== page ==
Tuition is increased by four dollars per credit, effective August 2013

Infographic by Brandon Castro Infographic by Brandon Castro

Written by: Staff

Infographic by Brandon Castro

Infographic by Brandon Castro

By: Brandon Castro


Effective Aug. 2013, the Mercer County Community College Board of Trustees has approved a $4.00 per credit increase in student tuition ($1 of which is a technology fee), as well as a $5.00 per credit increase for out of county students, in order to offset reduced income due to low enrollment and reduced state-level funding.

The proposed increase was approved unanimously by the MCCC Board of Trustees at a meeting on Feb. 21. This follows a previous raise in tuition made in 2012 which saw a difference in $5.00 dollars per credit, bumping cost per credit from $133.00 to $138.00. The upcoming August increase would see tuition raised to $142.00 per credit. This would mark a $9.00 per credit increase over the past 2 years, upping the cost of a 15 credit semester by $135.00.

Public meetings were held on Feb. 18 on the West Windsor Campus and Feb. 19 on the James Kerney Campus, during which students and attendees were encouraged to ask President Donohue questions and voice their opinions related to the tuition increase.

Questions at the West Windsor meeting focused largely on low student enrollment, odds of tuition expanding next academic year and the current allocation of college budget.

President Donohue provided statistics driving the decision to increase tuition and further elaborated in an interview with the VOICE: “The amount lost in state funding is about $2,000,000 from what the high was and that hasn’t changed in the past couple years. That was a big drop all at once about 3 years ago… This year’s enrollment is about $1,000,000 below what we projected it would be this year.” This would mark a $3,000,000 decrease in budget for the school.

“I think it’s bogus” said Abigail Schwendeman, a first year Liberal Arts major at Mercer. “I’m already paying a lot for my books and the gas to get back and forth. The extra money is a lot for students paying their own tuition”

When contacted about how the raise in tuition might affect students, Dr. Diane Campbell, Executive Dean of Students said that students paying their own tuition without financial aid will be most affected: “For students that are paying their own tuition, it will impact them and their families in a way that will tighten up their budget.”

Dr. Campbell also noted that the raise in tuition may reduce the amount of courses taken by enrolled students paying their own tuition. “In some instances we have found that when people are having a difficult time economically, they do tend to take less courses.”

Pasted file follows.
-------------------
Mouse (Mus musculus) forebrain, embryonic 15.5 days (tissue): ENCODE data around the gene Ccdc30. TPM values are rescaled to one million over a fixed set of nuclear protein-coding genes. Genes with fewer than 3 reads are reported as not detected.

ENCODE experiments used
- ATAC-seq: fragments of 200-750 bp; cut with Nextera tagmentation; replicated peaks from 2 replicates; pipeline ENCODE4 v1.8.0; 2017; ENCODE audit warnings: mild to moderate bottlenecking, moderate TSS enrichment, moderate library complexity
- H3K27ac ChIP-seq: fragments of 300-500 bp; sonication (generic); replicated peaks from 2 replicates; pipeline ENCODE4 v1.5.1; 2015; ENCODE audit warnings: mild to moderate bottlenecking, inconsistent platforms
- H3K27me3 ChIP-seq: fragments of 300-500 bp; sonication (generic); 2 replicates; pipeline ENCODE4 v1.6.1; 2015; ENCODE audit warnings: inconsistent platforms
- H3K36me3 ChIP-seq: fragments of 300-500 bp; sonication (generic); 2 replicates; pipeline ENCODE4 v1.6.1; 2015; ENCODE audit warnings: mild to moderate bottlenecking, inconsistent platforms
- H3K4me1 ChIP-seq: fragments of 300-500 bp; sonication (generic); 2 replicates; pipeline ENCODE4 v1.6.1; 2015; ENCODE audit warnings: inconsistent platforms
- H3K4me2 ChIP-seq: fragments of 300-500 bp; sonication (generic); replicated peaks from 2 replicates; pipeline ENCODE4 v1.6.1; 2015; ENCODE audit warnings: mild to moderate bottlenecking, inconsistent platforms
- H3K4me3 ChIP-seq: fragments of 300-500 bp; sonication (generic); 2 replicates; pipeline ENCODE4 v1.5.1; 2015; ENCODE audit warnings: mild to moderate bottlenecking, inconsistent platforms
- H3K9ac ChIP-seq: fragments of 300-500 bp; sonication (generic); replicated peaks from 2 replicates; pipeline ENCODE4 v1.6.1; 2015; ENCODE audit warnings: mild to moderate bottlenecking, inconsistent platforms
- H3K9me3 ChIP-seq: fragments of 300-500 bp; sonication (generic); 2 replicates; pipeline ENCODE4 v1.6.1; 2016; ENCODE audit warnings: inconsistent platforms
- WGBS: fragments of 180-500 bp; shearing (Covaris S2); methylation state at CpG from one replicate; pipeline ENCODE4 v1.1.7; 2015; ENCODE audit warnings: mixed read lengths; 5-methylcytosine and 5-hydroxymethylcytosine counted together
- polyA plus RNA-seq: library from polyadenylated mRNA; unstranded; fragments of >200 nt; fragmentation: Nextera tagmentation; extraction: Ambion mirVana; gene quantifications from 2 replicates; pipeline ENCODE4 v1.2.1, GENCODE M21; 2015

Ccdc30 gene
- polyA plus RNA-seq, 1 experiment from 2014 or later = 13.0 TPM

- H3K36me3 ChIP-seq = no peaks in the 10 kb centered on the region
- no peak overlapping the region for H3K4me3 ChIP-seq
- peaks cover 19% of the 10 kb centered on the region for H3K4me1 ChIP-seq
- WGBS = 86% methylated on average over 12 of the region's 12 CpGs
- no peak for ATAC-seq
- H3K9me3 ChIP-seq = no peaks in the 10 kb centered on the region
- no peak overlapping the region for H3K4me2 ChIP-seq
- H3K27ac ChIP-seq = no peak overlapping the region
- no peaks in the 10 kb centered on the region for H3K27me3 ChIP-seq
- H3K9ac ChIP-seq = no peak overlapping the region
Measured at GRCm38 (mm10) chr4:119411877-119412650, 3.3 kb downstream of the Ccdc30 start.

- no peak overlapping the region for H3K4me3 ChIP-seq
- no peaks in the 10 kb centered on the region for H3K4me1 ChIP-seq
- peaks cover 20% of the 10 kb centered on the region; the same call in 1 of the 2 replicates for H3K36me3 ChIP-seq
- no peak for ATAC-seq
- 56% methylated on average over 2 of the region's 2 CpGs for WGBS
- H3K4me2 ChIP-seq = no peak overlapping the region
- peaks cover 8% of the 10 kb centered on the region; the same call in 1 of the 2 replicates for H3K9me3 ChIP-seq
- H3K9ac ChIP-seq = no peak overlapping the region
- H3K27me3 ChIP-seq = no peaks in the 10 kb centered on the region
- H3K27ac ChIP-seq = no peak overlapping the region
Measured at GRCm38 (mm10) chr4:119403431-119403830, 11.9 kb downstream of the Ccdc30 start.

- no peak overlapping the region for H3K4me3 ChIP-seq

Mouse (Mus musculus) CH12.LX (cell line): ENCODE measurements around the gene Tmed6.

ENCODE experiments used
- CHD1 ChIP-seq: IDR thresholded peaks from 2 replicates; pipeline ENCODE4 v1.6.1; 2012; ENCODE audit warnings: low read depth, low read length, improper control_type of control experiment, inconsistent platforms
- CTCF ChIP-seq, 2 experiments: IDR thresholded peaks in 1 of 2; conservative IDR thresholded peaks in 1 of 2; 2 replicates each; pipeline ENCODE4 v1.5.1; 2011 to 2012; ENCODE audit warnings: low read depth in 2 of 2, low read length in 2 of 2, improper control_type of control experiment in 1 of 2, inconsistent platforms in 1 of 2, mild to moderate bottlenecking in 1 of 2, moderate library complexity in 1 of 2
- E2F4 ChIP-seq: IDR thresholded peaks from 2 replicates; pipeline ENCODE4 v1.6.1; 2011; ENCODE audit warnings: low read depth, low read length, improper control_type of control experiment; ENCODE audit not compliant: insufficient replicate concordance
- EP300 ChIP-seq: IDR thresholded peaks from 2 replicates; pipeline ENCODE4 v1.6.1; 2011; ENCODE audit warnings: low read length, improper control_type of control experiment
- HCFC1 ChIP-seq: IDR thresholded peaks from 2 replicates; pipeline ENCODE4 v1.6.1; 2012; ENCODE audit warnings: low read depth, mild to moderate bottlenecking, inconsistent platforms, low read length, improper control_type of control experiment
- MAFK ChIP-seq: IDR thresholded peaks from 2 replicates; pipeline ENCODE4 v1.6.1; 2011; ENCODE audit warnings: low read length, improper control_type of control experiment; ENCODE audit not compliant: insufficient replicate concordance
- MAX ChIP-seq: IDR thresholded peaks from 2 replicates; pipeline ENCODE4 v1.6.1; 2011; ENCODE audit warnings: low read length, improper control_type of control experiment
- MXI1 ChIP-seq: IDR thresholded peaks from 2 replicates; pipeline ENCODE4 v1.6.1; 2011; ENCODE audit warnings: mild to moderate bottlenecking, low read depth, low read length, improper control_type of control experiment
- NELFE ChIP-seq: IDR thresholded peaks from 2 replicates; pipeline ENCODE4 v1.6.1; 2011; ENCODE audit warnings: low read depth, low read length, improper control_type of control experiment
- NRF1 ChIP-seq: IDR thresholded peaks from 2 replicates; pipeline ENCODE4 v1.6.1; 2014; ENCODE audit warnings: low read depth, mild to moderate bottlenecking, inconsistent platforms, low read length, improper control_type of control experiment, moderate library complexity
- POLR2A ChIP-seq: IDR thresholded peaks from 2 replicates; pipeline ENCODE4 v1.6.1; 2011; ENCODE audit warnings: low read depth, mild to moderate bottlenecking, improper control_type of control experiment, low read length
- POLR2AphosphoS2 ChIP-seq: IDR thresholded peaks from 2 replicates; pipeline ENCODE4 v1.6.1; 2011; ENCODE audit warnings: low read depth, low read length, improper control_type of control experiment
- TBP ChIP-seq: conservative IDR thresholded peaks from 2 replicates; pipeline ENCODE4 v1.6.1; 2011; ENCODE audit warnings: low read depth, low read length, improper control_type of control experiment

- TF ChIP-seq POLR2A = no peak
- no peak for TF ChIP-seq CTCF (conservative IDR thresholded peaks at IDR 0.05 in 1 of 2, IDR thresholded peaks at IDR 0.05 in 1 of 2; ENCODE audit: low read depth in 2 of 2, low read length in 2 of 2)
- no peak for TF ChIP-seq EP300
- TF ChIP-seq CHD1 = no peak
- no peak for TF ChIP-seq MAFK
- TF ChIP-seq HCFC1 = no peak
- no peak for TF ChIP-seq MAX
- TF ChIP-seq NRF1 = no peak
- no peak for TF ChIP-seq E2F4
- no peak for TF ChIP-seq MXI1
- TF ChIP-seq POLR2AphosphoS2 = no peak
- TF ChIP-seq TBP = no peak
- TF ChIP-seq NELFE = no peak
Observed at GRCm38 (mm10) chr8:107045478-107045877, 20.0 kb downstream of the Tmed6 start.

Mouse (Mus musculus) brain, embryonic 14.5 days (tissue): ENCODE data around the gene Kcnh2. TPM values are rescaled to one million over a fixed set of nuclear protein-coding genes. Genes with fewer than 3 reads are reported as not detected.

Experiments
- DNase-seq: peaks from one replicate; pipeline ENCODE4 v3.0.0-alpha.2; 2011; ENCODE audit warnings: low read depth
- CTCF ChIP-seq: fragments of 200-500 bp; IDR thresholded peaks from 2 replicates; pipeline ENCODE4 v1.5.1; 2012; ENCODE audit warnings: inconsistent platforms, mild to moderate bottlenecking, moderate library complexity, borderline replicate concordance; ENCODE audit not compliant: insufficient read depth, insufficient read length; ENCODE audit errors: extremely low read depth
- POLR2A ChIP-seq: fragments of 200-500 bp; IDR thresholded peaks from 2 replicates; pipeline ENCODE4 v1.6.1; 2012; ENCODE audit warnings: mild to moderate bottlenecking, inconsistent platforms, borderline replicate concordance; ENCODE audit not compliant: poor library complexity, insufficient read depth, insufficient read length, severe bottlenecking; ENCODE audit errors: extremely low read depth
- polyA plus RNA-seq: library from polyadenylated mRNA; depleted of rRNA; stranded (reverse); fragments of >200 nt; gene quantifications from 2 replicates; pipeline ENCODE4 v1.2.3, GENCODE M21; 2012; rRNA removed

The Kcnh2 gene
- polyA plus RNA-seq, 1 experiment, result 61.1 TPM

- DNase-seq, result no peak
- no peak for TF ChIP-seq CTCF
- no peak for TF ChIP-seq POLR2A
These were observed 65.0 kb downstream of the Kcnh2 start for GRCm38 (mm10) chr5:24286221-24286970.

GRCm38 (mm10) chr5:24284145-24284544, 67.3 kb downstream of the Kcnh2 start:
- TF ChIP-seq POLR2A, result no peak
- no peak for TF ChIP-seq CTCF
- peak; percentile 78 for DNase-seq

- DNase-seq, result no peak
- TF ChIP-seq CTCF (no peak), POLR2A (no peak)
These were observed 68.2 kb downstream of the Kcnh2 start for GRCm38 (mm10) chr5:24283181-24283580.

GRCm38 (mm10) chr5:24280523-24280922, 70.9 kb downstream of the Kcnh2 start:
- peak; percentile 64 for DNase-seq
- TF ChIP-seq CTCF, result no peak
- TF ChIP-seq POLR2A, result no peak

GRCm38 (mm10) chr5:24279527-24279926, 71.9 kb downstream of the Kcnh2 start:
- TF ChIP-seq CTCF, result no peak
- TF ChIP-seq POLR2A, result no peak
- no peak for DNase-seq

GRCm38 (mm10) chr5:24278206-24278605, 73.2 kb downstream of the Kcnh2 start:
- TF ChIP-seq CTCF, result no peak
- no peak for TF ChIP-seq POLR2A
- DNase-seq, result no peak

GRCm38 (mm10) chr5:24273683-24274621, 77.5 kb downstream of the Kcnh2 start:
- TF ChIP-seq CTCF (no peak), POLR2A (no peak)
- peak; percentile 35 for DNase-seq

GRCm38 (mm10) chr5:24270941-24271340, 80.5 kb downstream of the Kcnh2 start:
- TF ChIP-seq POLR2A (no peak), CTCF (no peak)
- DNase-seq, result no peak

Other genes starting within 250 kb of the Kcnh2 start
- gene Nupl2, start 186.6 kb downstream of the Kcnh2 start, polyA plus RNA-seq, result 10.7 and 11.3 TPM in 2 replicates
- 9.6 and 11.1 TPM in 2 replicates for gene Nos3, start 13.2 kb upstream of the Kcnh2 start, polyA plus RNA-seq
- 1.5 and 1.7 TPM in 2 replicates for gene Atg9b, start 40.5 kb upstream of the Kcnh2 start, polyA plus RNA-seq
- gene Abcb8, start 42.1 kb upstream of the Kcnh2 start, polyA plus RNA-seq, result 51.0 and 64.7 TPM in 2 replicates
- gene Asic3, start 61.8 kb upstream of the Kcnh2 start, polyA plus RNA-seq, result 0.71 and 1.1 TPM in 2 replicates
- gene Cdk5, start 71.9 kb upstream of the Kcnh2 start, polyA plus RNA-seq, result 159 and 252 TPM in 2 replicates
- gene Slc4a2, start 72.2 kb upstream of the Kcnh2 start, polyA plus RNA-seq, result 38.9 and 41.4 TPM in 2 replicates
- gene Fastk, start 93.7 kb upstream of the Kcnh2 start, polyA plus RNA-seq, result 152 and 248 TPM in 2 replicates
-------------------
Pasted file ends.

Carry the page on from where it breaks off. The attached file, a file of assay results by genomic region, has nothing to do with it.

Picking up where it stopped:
Campbell also said that MCCC is still considerably cheaper than four year schools: “On the other hand, we have quite a few students that are here now because of the economy. They may have gone to a more expensive school and they’re saving money by coming here.”

President of SGA and second year Liberal Arts major Anderson Monken is aware that small increase makes a lot of difference for students to pay.

“Of course looking at the broad impact of 10,000 students coming to the school- the small increase means huge amount of money for the budget from the schools perspective, but it really does hurt the students, $200-$300 more per year, just from these small increases,” said Monken.

Monken also expressed disappointment that the technology fee was raised, as opposed to a student activities fee, noting “I did want to know why they haven’t raised the student activities fee, because just like every other department costs are increasing and we have to figure out ways to reduce the size of our programs to make everything work.”

In her interview with the VOICE, Dr. Donohue emphasized that the college was taking steps to make up for lost revenue and to ensure that tuition increases don’t expand, including holding positions vacant.

“When the state reduced its funding about 3 years ago was when we began holding positions vacant. We didn’t do any layoffs. We did all 20 of the cuts by attrition, 5 of which were faculty,” said Donohue.

Donohue concluded by stressing the board’s intention of keeping tuition increases small: “Our Board of Trustees has made a commitment. They want to avoid any larger increases. So we want to build our budget on the assumption that these small increases will occur.”

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